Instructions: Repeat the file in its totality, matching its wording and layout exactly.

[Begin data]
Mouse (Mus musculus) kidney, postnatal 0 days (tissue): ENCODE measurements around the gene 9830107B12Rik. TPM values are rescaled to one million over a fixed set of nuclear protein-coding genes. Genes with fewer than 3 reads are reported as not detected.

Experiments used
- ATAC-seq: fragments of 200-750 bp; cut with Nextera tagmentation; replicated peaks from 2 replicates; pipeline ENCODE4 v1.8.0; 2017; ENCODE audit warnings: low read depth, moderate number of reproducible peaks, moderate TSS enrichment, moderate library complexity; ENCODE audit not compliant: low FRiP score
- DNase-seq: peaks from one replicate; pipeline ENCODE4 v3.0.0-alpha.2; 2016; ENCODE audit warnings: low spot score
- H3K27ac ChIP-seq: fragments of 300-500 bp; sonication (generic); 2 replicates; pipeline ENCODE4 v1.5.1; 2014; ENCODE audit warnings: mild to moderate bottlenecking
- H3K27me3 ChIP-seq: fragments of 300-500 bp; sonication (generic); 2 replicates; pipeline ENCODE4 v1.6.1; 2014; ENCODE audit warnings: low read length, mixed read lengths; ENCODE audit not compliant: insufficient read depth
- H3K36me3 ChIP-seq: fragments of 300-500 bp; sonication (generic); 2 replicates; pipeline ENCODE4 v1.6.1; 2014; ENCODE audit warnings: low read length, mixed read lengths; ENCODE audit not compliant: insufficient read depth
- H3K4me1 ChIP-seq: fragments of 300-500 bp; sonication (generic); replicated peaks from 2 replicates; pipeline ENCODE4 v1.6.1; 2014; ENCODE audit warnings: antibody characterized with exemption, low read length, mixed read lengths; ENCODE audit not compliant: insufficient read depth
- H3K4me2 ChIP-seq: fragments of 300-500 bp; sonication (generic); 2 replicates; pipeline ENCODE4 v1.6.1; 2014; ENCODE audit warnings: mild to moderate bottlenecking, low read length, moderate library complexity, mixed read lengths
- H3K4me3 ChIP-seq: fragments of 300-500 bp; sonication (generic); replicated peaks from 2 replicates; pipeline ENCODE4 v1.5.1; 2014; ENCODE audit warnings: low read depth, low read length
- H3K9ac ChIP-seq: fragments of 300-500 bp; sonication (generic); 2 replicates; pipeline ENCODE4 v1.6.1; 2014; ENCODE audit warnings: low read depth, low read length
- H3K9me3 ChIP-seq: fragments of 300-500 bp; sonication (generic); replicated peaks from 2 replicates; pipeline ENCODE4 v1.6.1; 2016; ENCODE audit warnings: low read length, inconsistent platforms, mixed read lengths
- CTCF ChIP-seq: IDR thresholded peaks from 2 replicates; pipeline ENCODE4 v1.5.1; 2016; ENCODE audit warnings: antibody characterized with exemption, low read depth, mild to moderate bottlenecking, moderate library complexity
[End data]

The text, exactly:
Mouse (Mus musculus) kidney, postnatal 0 days (tissue): ENCODE measurements around the gene 9830107B12Rik. TPM values are rescaled to one million over a fixed set of nuclear protein-coding genes. Genes with fewer than 3 reads are reported as not detected.

Experiments used
- ATAC-seq: fragments of 200-750 bp; cut with Nextera tagmentation; replicated peaks from 2 replicates; pipeline ENCODE4 v1.8.0; 2017; ENCODE audit warnings: low read depth, moderate number of reproducible peaks, moderate TSS enrichment, moderate library complexity; ENCODE audit not compliant: low FRiP score
- DNase-seq: peaks from one replicate; pipeline ENCODE4 v3.0.0-alpha.2; 2016; ENCODE audit warnings: low spot score
- H3K27ac ChIP-seq: fragments of 300-500 bp; sonication (generic); 2 replicates; pipeline ENCODE4 v1.5.1; 2014; ENCODE audit warnings: mild to moderate bottlenecking
- H3K27me3 ChIP-seq: fragments of 300-500 bp; sonication (generic); 2 replicates; pipeline ENCODE4 v1.6.1; 2014; ENCODE audit warnings: low read length, mixed read lengths; ENCODE audit not compliant: insufficient read depth
- H3K36me3 ChIP-seq: fragments of 300-500 bp; sonication (generic); 2 replicates; pipeline ENCODE4 v1.6.1; 2014; ENCODE audit warnings: low read length, mixed read lengths; ENCODE audit not compliant: insufficient read depth
- H3K4me1 ChIP-seq: fragments of 300-500 bp; sonication (generic); replicated peaks from 2 replicates; pipeline ENCODE4 v1.6.1; 2014; ENCODE audit warnings: antibody characterized with exemption, low read length, mixed read lengths; ENCODE audit not compliant: insufficient read depth
- H3K4me2 ChIP-seq: fragments of 300-500 bp; sonication (generic); 2 replicates; pipeline ENCODE4 v1.6.1; 2014; ENCODE audit warnings: mild to moderate bottlenecking, low read length, moderate library complexity, mixed read lengths
- H3K4me3 ChIP-seq: fragments of 300-500 bp; sonication (generic); replicated peaks from 2 replicates; pipeline ENCODE4 v1.5.1; 2014; ENCODE audit warnings: low read depth, low read length
- H3K9ac ChIP-seq: fragments of 300-500 bp; sonication (generic); 2 replicates; pipeline ENCODE4 v1.6.1; 2014; ENCODE audit warnings: low read depth, low read length
- H3K9me3 ChIP-seq: fragments of 300-500 bp; sonication (generic); replicated peaks from 2 replicates; pipeline ENCODE4 v1.6.1; 2016; ENCODE audit warnings: low read length, inconsistent platforms, mixed read lengths
- CTCF ChIP-seq: IDR thresholded peaks from 2 replicates; pipeline ENCODE4 v1.5.1; 2016; ENCODE audit warnings: antibody characterized with exemption, low read depth, mild to moderate bottlenecking, moderate library complexity